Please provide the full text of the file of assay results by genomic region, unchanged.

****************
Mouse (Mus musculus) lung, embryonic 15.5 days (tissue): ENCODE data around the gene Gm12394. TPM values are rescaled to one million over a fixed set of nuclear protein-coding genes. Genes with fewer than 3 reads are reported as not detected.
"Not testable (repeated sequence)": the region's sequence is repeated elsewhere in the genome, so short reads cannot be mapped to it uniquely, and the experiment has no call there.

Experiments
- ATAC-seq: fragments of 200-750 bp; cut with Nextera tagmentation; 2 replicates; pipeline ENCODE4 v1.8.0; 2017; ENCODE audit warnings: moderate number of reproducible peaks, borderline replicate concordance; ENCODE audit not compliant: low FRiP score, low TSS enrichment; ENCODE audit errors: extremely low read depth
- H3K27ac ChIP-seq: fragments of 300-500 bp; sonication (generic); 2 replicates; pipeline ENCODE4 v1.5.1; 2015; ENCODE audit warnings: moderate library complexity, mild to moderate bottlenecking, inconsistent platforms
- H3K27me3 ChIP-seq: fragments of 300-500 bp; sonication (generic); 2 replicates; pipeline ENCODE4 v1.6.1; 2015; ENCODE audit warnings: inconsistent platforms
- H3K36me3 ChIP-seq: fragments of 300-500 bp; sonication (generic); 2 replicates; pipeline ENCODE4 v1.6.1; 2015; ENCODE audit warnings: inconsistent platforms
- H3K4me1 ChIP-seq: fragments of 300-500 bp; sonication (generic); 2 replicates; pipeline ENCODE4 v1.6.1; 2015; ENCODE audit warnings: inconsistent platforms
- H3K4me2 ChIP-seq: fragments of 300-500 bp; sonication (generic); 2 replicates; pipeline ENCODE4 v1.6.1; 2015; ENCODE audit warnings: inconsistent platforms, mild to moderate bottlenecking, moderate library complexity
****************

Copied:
Mouse (Mus musculus) lung, embryonic 15.5 days (tissue): ENCODE data around the gene Gm12394. TPM values are rescaled to one million over a fixed set of nuclear protein-coding genes. Genes with fewer than 3 reads are reported as not detected.
"Not testable (repeated sequence)": the region's sequence is repeated elsewhere in the genome, so short reads cannot be mapped to it uniquely, and the experiment has no call there.

Experiments
- ATAC-seq: fragments of 200-750 bp; cut with Nextera tagmentation; 2 replicates; pipeline ENCODE4 v1.8.0; 2017; ENCODE audit warnings: moderate number of reproducible peaks, borderline replicate concordance; ENCODE audit not compliant: low FRiP score, low TSS enrichment; ENCODE audit errors: extremely low read depth
- H3K27ac ChIP-seq: fragments of 300-500 bp; sonication (generic); 2 replicates; pipeline ENCODE4 v1.5.1; 2015; ENCODE audit warnings: moderate library complexity, mild to moderate bottlenecking, inconsistent platforms
- H3K27me3 ChIP-seq: fragments of 300-500 bp; sonication (generic); 2 replicates; pipeline ENCODE4 v1.6.1; 2015; ENCODE audit warnings: inconsistent platforms
- H3K36me3 ChIP-seq: fragments of 300-500 bp; sonication (generic); 2 replicates; pipeline ENCODE4 v1.6.1; 2015; ENCODE audit warnings: inconsistent platforms
- H3K4me1 ChIP-seq: fragments of 300-500 bp; sonication (generic); 2 replicates; pipeline ENCODE4 v1.6.1; 2015; ENCODE audit warnings: inconsistent platforms
- H3K4me2 ChIP-seq: fragments of 300-500 bp; sonication (generic); 2 replicates; pipeline ENCODE4 v1.6.1; 2015; ENCODE audit warnings: inconsistent platforms, mild to moderate bottlenecking, moderate library complexity